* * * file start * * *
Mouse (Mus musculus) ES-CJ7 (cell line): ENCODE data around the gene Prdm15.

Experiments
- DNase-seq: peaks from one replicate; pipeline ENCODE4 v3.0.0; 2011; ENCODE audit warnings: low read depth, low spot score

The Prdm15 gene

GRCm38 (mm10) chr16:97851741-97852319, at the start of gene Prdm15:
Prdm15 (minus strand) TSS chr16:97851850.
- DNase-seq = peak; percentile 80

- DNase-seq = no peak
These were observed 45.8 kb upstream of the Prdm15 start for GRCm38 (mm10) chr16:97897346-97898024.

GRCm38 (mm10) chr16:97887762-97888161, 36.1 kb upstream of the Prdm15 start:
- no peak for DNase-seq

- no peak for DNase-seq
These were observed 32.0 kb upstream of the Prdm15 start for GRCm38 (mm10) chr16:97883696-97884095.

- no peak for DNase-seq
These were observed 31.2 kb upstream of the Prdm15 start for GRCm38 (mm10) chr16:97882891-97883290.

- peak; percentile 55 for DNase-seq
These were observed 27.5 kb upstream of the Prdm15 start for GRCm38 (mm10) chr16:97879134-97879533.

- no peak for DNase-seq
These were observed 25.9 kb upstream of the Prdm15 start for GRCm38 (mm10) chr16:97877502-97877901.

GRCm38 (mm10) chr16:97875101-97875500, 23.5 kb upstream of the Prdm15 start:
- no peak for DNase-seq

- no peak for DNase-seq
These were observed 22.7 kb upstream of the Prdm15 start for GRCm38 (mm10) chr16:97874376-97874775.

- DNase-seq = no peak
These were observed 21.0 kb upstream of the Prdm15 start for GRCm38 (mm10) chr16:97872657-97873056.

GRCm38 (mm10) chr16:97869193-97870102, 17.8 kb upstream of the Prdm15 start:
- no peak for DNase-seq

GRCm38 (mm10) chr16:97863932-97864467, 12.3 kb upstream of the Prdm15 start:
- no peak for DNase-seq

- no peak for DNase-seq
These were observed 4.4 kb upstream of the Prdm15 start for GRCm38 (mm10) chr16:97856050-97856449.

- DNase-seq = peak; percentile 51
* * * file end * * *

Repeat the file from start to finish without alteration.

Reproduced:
Mouse (Mus musculus) ES-CJ7 (cell line): ENCODE data around the gene Prdm15.

Experiments
- DNase-seq: peaks from one replicate; pipeline ENCODE4 v3.0.0; 2011; ENCODE audit warnings: low read depth, low spot score

The Prdm15 gene

GRCm38 (mm10) chr16:97851741-97852319, at the start of gene Prdm15:
Prdm15 (minus strand) TSS chr16:97851850.
- DNase-seq = peak; percentile 80

- DNase-seq = no peak
These were observed 45.8 kb upstream of the Prdm15 start for GRCm38 (mm10) chr16:97897346-97898024.

GRCm38 (mm10) chr16:97887762-97888161, 36.1 kb upstream of the Prdm15 start:
- no peak for DNase-seq

- no peak for DNase-seq
These were observed 32.0 kb upstream of the Prdm15 start for GRCm38 (mm10) chr16:97883696-97884095.

- no peak for DNase-seq
These were observed 31.2 kb upstream of the Prdm15 start for GRCm38 (mm10) chr16:97882891-97883290.

- peak; percentile 55 for DNase-seq
These were observed 27.5 kb upstream of the Prdm15 start for GRCm38 (mm10) chr16:97879134-97879533.

- no peak for DNase-seq
These were observed 25.9 kb upstream of the Prdm15 start for GRCm38 (mm10) chr16:97877502-97877901.

GRCm38 (mm10) chr16:97875101-97875500, 23.5 kb upstream of the Prdm15 start:
- no peak for DNase-seq

- no peak for DNase-seq
These were observed 22.7 kb upstream of the Prdm15 start for GRCm38 (mm10) chr16:97874376-97874775.

- DNase-seq = no peak
These were observed 21.0 kb upstream of the Prdm15 start for GRCm38 (mm10) chr16:97872657-97873056.

GRCm38 (mm10) chr16:97869193-97870102, 17.8 kb upstream of the Prdm15 start:
- no peak for DNase-seq

GRCm38 (mm10) chr16:97863932-97864467, 12.3 kb upstream of the Prdm15 start:
- no peak for DNase-seq

- no peak for DNase-seq
These were observed 4.4 kb upstream of the Prdm15 start for GRCm38 (mm10) chr16:97856050-97856449.

- DNase-seq = peak; percentile 51